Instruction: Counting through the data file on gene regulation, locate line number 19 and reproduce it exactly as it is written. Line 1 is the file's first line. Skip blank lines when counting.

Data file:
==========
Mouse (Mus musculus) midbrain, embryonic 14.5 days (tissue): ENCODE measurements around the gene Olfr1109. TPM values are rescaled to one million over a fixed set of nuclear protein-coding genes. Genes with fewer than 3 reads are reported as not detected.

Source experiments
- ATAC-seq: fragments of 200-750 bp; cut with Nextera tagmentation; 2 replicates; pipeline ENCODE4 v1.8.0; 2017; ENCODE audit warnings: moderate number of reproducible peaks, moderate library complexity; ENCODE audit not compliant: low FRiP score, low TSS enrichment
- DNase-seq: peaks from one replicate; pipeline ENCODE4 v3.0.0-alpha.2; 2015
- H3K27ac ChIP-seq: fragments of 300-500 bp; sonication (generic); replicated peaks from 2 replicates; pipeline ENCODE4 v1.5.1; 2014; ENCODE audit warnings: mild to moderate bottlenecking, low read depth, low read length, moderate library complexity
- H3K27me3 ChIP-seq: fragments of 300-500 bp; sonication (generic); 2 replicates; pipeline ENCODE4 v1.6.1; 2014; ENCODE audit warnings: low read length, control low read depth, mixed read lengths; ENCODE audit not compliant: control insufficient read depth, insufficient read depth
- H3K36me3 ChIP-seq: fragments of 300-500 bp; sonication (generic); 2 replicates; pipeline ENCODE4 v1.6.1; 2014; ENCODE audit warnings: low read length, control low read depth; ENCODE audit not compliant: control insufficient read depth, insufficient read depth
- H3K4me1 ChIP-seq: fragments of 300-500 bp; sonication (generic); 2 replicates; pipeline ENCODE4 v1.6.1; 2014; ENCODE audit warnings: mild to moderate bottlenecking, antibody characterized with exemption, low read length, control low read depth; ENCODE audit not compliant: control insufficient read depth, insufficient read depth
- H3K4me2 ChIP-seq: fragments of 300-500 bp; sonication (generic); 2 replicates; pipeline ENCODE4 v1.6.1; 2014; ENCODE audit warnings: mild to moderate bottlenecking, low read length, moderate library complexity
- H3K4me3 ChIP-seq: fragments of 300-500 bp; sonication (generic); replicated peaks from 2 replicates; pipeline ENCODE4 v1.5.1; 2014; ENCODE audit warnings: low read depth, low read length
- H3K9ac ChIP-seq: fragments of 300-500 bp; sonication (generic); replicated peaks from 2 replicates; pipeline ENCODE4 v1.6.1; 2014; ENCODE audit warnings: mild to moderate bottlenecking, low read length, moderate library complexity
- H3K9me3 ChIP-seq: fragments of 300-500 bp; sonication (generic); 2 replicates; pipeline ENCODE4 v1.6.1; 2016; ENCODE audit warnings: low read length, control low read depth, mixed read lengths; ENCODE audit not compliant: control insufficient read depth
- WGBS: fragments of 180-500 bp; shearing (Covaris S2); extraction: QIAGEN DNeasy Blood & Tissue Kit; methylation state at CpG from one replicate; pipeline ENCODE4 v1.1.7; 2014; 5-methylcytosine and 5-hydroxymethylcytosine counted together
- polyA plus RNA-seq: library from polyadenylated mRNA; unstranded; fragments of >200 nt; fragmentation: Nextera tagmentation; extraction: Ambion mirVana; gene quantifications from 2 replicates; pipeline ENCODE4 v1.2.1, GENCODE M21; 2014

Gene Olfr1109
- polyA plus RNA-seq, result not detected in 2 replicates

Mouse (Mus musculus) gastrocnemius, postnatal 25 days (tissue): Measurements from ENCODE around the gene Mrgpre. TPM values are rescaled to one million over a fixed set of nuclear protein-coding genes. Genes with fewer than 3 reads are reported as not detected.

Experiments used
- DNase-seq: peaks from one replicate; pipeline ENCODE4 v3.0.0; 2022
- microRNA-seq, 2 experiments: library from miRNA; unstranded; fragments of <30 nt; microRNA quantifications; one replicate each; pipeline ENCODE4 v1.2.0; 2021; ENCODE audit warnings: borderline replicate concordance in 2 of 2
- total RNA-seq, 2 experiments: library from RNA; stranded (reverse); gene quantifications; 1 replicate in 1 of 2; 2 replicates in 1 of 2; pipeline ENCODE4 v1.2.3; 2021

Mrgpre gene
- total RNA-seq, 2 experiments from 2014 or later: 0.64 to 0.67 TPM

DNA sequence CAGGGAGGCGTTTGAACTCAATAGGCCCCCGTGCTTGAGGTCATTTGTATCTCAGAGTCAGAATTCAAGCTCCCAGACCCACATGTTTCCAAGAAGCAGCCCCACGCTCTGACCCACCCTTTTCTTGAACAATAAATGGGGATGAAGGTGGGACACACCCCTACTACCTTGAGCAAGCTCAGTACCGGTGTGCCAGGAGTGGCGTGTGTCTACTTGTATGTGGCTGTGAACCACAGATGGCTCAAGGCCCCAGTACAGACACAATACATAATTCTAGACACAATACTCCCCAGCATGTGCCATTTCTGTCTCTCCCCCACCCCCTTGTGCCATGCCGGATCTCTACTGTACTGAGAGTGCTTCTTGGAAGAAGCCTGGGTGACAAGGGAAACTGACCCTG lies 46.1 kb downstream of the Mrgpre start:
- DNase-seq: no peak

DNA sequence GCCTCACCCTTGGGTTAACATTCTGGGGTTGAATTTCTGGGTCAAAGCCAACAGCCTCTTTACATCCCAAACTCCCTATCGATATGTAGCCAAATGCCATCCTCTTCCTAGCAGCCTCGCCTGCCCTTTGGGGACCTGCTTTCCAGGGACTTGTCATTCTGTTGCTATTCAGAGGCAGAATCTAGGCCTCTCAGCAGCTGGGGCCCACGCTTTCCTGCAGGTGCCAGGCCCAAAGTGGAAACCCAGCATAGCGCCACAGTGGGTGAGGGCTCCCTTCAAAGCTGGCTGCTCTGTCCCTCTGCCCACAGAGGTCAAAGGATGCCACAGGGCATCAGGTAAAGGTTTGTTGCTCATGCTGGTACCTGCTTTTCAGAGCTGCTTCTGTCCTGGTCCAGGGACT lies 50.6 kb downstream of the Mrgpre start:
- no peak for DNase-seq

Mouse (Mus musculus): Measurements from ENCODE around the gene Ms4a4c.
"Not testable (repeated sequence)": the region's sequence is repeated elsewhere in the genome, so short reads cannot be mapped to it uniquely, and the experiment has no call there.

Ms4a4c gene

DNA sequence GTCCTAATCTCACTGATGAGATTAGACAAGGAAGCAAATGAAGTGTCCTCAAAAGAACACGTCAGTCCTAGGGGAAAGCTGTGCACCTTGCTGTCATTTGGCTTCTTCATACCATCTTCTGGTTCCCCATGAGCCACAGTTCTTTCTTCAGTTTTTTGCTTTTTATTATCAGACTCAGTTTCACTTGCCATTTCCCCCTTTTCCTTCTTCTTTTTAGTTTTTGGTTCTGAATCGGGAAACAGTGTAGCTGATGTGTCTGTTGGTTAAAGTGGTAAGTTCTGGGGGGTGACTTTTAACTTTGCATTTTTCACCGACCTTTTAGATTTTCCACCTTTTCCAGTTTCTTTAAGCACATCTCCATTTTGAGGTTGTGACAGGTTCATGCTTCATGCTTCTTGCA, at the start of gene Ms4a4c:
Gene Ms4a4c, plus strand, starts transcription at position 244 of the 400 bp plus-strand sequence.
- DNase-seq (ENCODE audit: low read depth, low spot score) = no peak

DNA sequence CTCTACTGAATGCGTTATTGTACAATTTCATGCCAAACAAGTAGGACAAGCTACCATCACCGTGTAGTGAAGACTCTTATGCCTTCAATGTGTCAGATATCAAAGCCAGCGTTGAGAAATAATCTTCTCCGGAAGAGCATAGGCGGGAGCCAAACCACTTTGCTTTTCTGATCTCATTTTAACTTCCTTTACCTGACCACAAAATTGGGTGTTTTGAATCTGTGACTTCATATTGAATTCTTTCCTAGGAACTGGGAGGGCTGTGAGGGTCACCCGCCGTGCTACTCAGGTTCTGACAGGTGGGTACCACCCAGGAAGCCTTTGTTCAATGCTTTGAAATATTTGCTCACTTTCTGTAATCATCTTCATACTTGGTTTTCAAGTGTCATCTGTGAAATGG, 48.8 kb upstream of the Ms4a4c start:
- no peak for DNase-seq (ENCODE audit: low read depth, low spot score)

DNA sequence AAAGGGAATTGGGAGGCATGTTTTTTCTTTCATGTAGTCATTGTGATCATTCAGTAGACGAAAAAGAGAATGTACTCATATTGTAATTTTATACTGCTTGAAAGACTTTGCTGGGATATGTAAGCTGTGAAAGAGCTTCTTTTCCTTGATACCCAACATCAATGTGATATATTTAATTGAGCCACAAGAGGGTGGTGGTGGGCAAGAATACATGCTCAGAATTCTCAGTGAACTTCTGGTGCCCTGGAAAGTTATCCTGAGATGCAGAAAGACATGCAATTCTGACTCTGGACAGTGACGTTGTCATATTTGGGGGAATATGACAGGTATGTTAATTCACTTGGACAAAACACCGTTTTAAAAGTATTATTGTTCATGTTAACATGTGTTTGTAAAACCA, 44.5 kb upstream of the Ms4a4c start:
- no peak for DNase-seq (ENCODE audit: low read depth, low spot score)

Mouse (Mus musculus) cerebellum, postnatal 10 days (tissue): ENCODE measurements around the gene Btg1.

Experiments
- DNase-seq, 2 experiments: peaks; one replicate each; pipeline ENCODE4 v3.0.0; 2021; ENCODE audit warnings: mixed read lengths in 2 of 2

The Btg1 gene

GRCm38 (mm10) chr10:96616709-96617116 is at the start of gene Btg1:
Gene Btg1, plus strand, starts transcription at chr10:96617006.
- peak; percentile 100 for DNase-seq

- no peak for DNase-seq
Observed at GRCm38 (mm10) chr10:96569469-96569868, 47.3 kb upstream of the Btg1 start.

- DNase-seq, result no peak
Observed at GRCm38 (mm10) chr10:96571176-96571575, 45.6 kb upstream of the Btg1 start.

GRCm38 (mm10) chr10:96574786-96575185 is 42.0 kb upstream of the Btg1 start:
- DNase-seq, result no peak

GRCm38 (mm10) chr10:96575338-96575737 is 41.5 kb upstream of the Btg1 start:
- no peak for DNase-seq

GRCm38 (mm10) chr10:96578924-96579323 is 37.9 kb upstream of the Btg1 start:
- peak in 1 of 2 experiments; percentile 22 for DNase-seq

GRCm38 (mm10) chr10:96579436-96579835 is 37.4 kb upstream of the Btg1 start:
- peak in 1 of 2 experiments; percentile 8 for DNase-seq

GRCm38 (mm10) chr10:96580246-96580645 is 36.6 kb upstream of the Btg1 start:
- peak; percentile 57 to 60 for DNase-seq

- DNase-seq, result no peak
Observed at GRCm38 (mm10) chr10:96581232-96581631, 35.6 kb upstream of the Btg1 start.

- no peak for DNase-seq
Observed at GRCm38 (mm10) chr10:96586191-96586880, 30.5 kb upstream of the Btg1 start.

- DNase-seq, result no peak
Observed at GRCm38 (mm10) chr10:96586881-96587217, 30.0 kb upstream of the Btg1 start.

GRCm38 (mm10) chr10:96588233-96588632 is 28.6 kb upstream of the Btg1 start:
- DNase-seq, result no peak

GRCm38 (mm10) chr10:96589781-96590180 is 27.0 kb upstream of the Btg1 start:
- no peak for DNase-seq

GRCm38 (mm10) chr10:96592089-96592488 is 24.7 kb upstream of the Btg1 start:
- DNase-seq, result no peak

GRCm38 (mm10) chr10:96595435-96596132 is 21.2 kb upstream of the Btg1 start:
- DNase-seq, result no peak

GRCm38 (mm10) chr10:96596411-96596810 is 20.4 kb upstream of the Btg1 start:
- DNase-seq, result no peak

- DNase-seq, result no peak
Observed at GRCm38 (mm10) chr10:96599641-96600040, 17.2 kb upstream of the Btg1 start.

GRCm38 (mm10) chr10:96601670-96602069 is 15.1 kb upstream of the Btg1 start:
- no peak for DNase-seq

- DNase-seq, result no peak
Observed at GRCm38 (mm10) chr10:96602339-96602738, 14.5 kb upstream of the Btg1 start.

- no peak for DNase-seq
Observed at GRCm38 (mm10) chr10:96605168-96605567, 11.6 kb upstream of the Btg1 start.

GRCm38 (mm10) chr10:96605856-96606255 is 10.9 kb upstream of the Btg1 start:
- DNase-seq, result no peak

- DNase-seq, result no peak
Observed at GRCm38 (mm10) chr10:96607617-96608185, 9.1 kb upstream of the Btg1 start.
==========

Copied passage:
- DNase-seq: peaks from one replicate; pipeline ENCODE4 v3.0.0; 2022